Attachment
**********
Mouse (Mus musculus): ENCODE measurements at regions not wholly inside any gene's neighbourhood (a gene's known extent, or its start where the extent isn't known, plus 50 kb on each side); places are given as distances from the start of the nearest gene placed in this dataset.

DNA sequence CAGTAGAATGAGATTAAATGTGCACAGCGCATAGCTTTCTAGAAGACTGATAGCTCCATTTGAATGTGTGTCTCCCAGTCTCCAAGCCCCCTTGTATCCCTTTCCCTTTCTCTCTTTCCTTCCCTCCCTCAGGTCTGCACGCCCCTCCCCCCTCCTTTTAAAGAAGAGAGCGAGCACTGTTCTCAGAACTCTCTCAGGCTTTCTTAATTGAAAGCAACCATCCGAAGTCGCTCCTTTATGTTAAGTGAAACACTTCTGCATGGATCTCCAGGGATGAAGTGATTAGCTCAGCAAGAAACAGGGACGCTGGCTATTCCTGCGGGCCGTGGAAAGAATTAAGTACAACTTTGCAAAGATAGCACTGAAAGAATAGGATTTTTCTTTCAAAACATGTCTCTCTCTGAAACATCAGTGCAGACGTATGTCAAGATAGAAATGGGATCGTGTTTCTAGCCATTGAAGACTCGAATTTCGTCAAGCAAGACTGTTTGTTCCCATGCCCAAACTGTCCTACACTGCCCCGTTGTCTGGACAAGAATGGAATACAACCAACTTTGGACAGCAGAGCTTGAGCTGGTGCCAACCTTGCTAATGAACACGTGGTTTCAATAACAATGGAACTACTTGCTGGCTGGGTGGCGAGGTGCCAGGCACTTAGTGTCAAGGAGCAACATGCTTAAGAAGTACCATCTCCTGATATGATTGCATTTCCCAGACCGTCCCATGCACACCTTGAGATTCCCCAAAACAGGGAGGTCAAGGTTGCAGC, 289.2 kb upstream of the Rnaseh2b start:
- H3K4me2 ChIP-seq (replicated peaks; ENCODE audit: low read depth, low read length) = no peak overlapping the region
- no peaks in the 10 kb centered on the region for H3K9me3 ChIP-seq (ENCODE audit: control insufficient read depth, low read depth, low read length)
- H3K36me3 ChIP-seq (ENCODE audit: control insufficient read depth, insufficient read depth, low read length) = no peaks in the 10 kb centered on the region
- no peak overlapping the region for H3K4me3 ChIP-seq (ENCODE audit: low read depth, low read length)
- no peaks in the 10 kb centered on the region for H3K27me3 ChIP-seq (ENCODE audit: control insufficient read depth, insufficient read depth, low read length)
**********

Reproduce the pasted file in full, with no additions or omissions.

Mouse (Mus musculus): ENCODE measurements at regions not wholly inside any gene's neighbourhood (a gene's known extent, or its start where the extent isn't known, plus 50 kb on each side); places are given as distances from the start of the nearest gene placed in this dataset.

DNA sequence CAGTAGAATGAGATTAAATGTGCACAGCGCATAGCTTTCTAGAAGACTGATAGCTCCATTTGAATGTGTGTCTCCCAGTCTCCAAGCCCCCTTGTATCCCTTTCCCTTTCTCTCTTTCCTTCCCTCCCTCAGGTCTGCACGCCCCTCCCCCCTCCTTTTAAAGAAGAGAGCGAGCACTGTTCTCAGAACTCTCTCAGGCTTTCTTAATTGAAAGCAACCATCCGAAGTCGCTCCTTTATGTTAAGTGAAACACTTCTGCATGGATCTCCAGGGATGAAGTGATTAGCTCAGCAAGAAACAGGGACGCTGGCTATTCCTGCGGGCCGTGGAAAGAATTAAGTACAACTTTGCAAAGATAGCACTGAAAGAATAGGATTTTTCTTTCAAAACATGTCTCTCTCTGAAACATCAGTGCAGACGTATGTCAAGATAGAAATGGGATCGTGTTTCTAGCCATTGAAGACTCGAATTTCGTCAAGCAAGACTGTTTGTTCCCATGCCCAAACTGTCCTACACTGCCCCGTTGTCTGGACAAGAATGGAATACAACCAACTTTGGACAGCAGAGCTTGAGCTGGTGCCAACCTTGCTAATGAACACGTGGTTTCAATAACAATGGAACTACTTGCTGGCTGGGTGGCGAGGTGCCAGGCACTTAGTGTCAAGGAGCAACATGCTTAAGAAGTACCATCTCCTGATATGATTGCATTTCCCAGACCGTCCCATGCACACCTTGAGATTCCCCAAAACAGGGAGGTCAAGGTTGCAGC, 289.2 kb upstream of the Rnaseh2b start:
- H3K4me2 ChIP-seq (replicated peaks; ENCODE audit: low read depth, low read length) = no peak overlapping the region
- no peaks in the 10 kb centered on the region for H3K9me3 ChIP-seq (ENCODE audit: control insufficient read depth, low read depth, low read length)
- H3K36me3 ChIP-seq (ENCODE audit: control insufficient read depth, insufficient read depth, low read length) = no peaks in the 10 kb centered on the region
- no peak overlapping the region for H3K4me3 ChIP-seq (ENCODE audit: low read depth, low read length)
- no peaks in the 10 kb centered on the region for H3K27me3 ChIP-seq (ENCODE audit: control insufficient read depth, insufficient read depth, low read length)